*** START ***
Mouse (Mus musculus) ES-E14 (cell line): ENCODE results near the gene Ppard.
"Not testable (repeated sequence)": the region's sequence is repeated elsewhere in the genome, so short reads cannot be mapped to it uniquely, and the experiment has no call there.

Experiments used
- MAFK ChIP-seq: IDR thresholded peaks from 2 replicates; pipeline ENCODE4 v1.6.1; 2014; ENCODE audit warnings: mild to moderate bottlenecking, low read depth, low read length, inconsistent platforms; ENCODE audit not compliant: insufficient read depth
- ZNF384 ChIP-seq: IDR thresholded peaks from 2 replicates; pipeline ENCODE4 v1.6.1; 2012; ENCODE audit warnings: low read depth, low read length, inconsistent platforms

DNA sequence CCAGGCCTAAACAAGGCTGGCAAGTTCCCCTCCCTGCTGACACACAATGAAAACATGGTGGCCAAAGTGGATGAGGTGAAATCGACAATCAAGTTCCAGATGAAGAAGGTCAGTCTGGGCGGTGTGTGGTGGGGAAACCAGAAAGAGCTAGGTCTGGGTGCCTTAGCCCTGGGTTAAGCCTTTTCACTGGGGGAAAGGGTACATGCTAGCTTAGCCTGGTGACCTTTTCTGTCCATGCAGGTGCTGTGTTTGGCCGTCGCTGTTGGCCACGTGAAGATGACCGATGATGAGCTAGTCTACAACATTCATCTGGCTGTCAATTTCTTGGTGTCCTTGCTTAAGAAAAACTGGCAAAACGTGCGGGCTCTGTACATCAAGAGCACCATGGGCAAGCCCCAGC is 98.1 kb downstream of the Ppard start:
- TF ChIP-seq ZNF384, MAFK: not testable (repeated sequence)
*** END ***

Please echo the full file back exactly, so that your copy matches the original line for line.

Mouse (Mus musculus) ES-E14 (cell line): ENCODE results near the gene Ppard.
"Not testable (repeated sequence)": the region's sequence is repeated elsewhere in the genome, so short reads cannot be mapped to it uniquely, and the experiment has no call there.

Experiments used
- MAFK ChIP-seq: IDR thresholded peaks from 2 replicates; pipeline ENCODE4 v1.6.1; 2014; ENCODE audit warnings: mild to moderate bottlenecking, low read depth, low read length, inconsistent platforms; ENCODE audit not compliant: insufficient read depth
- ZNF384 ChIP-seq: IDR thresholded peaks from 2 replicates; pipeline ENCODE4 v1.6.1; 2012; ENCODE audit warnings: low read depth, low read length, inconsistent platforms

DNA sequence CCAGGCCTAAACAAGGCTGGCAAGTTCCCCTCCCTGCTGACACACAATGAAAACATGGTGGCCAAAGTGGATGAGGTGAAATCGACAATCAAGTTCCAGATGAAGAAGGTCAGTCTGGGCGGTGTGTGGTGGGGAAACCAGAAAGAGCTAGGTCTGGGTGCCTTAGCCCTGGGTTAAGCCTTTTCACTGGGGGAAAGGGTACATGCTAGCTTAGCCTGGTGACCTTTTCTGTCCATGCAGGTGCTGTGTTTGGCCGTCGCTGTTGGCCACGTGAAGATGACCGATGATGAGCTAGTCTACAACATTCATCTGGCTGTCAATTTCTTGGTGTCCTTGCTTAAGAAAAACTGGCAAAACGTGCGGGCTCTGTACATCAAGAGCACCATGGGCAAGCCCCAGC is 98.1 kb downstream of the Ppard start:
- TF ChIP-seq ZNF384, MAFK: not testable (repeated sequence)